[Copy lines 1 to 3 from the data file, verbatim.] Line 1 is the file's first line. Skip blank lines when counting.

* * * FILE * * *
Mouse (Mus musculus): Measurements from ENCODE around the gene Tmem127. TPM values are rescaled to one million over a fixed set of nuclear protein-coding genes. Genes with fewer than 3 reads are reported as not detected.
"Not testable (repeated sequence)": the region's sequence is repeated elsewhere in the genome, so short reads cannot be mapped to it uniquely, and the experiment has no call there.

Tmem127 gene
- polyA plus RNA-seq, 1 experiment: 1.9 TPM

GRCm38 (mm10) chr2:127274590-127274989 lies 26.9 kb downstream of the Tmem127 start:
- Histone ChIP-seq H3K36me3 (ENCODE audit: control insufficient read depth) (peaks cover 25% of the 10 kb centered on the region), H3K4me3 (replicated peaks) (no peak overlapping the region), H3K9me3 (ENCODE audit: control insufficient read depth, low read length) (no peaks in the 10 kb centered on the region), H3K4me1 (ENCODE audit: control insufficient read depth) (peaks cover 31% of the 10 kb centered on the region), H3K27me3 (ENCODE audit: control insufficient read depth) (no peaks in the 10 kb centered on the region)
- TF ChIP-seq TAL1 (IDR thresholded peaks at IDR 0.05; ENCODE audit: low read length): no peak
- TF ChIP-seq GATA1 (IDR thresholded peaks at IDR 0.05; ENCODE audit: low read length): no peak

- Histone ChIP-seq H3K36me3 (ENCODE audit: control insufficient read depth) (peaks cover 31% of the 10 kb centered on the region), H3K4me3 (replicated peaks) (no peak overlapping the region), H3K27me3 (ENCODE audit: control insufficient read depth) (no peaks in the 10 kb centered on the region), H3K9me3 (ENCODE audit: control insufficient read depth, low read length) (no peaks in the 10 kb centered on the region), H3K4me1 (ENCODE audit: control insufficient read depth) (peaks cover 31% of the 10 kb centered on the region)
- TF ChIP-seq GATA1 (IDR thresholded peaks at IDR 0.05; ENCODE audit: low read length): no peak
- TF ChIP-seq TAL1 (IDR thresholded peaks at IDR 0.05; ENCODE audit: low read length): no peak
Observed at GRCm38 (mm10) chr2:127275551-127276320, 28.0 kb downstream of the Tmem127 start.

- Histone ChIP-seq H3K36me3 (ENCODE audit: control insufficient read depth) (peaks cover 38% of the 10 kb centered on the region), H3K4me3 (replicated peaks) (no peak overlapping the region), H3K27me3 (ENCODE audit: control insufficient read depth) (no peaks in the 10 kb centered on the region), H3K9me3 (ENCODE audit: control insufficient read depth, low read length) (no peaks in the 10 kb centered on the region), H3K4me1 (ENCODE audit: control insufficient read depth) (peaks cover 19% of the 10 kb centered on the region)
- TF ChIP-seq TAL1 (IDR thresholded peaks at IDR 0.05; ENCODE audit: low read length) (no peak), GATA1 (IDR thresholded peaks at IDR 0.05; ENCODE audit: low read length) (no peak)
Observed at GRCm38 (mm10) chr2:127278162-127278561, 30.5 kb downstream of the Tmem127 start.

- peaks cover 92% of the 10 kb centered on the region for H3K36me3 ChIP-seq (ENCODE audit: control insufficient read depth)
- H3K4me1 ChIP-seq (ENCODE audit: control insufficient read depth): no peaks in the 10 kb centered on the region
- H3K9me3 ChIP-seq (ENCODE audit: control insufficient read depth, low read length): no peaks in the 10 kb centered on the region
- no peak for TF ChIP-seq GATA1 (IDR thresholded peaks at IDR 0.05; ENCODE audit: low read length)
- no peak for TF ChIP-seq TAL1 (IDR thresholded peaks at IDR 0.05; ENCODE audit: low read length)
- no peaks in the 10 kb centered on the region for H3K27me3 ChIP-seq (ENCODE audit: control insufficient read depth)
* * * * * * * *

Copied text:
Mouse (Mus musculus): Measurements from ENCODE around the gene Tmem127. TPM values are rescaled to one million over a fixed set of nuclear protein-coding genes. Genes with fewer than 3 reads are reported as not detected.
"Not testable (repeated sequence)": the region's sequence is repeated elsewhere in the genome, so short reads cannot be mapped to it uniquely, and the experiment has no call there.

Tmem127 gene